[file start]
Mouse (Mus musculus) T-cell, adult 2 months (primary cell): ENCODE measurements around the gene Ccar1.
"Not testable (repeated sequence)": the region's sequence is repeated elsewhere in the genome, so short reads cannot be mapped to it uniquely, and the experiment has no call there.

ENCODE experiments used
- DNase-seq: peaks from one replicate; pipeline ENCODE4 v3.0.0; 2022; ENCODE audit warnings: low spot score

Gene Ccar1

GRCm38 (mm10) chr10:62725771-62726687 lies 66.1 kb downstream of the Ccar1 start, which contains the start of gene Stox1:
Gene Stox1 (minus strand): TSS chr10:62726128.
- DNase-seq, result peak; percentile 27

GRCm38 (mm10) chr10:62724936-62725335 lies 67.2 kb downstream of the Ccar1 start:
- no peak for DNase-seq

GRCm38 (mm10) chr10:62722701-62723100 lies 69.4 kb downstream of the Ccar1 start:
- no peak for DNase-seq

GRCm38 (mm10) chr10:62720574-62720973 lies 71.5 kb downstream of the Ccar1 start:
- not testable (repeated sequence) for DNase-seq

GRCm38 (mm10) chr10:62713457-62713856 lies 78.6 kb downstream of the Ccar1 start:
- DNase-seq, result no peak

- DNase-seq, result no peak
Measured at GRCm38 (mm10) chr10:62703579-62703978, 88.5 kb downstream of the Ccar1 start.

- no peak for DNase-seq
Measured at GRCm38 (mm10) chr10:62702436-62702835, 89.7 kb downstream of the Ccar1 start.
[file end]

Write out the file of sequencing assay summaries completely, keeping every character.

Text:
Mouse (Mus musculus) T-cell, adult 2 months (primary cell): ENCODE measurements around the gene Ccar1.
"Not testable (repeated sequence)": the region's sequence is repeated elsewhere in the genome, so short reads cannot be mapped to it uniquely, and the experiment has no call there.

ENCODE experiments used
- DNase-seq: peaks from one replicate; pipeline ENCODE4 v3.0.0; 2022; ENCODE audit warnings: low spot score

Gene Ccar1

GRCm38 (mm10) chr10:62725771-62726687 lies 66.1 kb downstream of the Ccar1 start, which contains the start of gene Stox1:
Gene Stox1 (minus strand): TSS chr10:62726128.
- DNase-seq, result peak; percentile 27

GRCm38 (mm10) chr10:62724936-62725335 lies 67.2 kb downstream of the Ccar1 start:
- no peak for DNase-seq

GRCm38 (mm10) chr10:62722701-62723100 lies 69.4 kb downstream of the Ccar1 start:
- no peak for DNase-seq

GRCm38 (mm10) chr10:62720574-62720973 lies 71.5 kb downstream of the Ccar1 start:
- not testable (repeated sequence) for DNase-seq

GRCm38 (mm10) chr10:62713457-62713856 lies 78.6 kb downstream of the Ccar1 start:
- DNase-seq, result no peak

- DNase-seq, result no peak
Measured at GRCm38 (mm10) chr10:62703579-62703978, 88.5 kb downstream of the Ccar1 start.

- no peak for DNase-seq
Measured at GRCm38 (mm10) chr10:62702436-62702835, 89.7 kb downstream of the Ccar1 start.